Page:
â€œIn a world of La Roux, Little Boots and Lady Gaga, this is an unashamedly grown-up record that dares to step out of the boxes we have reserved for our female singer-songwriters.”
Stemming from a nomadic family with roots in both Kenya and Jamaica, Jo Hamilton was brought up in a house two miles from the nearest neighbour in the wilds of northern Scotland. Her parents moved constantly in her youth, which saw her spending periods in Turkey, UAE, Kuwait, Sri Lanka and Cambodia.
In her late teens Jo studied classical viola in Edinburgh and at Birmingham Conservatoire. During this period the first hints of a solo talent began to emerge; she quietly recorded an early 3-track EP with the help of guitarist/drummer/producer Tom Livemore (the Ripps/Carina Round/Glen Ballard), and then went on to create a self-produced album of early songs (Palace Place) with the help of other musicians.
It was during the recording of Palace Place that she first met producer Jon Cotton (subsequently producer of Scott Matthews’ Ivor Novello winning Elusive), with whom she remained in touch over the next four years.
â€œA staggering voice that can brush softly against your soul or fill you with the intensity of an earthquake.â€ Scott Matthews (Ivor Novello Award winning singer/songwriter)
â€œWhen Jo sings, something thaws that I didnâ€™t even realise was frozen.â€ Sweet Billy Pilgrim (2009 Mercury Award-nominated artist)
In the meantime, Jo began performing more widely, supporting Damien Rice and Michelle Shocked, and touring with Colin Vearncombe (Black) in the UK. She contributed viola and vocals to Kirsty McGee’s first album, and was invited by Fairport Convention founder (and discoverer of Nick Drake) Ashley Hutchings to sing lead vocals and play viola with first the Albion Band and then his new band the Rainbow Chasers on several European tours.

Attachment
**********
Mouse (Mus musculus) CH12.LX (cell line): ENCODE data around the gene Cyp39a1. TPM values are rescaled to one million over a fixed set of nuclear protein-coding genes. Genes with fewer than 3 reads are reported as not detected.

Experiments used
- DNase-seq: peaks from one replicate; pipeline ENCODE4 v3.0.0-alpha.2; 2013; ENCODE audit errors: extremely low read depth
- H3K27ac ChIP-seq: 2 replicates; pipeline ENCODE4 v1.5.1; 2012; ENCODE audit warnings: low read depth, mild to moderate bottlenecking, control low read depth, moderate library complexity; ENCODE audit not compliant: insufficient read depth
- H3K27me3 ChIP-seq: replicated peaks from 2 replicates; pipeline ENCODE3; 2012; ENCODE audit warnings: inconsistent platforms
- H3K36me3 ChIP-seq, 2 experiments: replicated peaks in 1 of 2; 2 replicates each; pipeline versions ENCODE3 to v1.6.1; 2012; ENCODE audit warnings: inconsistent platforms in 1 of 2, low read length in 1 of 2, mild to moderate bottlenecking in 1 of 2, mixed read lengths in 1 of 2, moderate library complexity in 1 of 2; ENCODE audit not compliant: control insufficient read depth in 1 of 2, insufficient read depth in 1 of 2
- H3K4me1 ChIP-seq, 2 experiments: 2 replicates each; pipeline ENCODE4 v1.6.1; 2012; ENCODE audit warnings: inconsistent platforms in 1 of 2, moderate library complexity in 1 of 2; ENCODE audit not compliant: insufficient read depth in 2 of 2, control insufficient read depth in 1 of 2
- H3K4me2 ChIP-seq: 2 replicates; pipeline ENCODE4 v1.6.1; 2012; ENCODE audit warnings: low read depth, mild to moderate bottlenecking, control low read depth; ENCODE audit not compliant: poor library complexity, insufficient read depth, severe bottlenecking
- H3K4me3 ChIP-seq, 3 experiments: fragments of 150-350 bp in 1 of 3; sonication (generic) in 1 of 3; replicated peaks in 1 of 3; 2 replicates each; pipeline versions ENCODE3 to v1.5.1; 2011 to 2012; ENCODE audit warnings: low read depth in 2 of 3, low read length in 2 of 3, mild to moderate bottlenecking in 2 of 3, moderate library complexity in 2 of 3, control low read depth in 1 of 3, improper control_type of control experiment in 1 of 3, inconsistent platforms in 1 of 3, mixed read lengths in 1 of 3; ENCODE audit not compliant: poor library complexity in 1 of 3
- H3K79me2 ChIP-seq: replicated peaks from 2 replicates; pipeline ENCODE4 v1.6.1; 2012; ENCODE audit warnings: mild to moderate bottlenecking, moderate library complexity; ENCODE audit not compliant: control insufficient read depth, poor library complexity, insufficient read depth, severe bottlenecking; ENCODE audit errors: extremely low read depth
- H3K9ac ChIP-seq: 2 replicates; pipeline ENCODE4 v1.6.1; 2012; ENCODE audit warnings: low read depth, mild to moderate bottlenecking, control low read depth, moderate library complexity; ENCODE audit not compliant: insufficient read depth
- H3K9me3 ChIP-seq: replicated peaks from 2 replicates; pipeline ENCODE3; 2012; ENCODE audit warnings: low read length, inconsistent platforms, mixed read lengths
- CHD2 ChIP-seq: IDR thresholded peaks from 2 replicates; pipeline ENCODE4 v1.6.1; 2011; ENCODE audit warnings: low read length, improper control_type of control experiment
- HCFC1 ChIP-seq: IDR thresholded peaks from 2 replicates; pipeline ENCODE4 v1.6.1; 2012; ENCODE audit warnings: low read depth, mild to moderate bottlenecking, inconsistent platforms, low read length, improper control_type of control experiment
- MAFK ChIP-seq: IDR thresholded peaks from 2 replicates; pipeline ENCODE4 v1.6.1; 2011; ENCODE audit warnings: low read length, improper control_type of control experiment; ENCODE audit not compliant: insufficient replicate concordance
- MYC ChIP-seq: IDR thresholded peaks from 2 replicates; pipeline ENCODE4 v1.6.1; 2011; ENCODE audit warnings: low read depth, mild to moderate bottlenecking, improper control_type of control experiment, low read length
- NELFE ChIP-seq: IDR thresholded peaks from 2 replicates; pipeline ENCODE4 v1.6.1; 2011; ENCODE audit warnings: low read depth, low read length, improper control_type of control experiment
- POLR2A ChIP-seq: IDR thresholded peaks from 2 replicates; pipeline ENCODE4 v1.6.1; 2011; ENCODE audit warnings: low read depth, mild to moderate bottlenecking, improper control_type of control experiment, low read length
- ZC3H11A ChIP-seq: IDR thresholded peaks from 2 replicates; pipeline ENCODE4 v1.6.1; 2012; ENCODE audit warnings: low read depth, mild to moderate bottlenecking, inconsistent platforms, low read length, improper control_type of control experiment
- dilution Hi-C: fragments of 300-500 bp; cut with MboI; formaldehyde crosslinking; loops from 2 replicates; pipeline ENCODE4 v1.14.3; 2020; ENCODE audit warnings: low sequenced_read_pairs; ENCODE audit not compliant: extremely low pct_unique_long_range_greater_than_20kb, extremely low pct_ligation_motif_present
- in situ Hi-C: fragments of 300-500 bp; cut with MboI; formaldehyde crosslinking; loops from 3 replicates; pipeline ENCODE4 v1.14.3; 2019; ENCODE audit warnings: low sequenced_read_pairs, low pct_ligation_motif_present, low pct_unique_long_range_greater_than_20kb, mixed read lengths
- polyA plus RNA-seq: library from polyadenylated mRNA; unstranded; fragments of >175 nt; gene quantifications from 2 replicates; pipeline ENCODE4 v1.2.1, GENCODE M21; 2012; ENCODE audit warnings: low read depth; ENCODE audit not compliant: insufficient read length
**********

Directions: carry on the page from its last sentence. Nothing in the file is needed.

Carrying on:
While welcomed by the folk world, Jo continued to develop her own very different, much darker and more layered material. She worked on developing sounds with Tom Livemore and a live band, and started using a computer for the first time to write. She travelled to Cambodia, making field recordings on a little minidisc recorder which accompanied her everywhere – recordings which were later incorporated into her work.
Back in the UK, the combined songs she’d accumulated with Tom, on her sequencers and in Cambodia began to take shape as an album. On hearing the sketches, Jon Cotton signed her to his production company Poseidon, and over the next two years they developed the songs into the album Gown.
As the album began to take shape Jo and Jon Cotton developed a short film about it which became her electronic press kit â€“ shot largely by Jo herself in Slovenia, Italy, France and the UK this film became another labour of love, taking nearly a year to complete in its own right.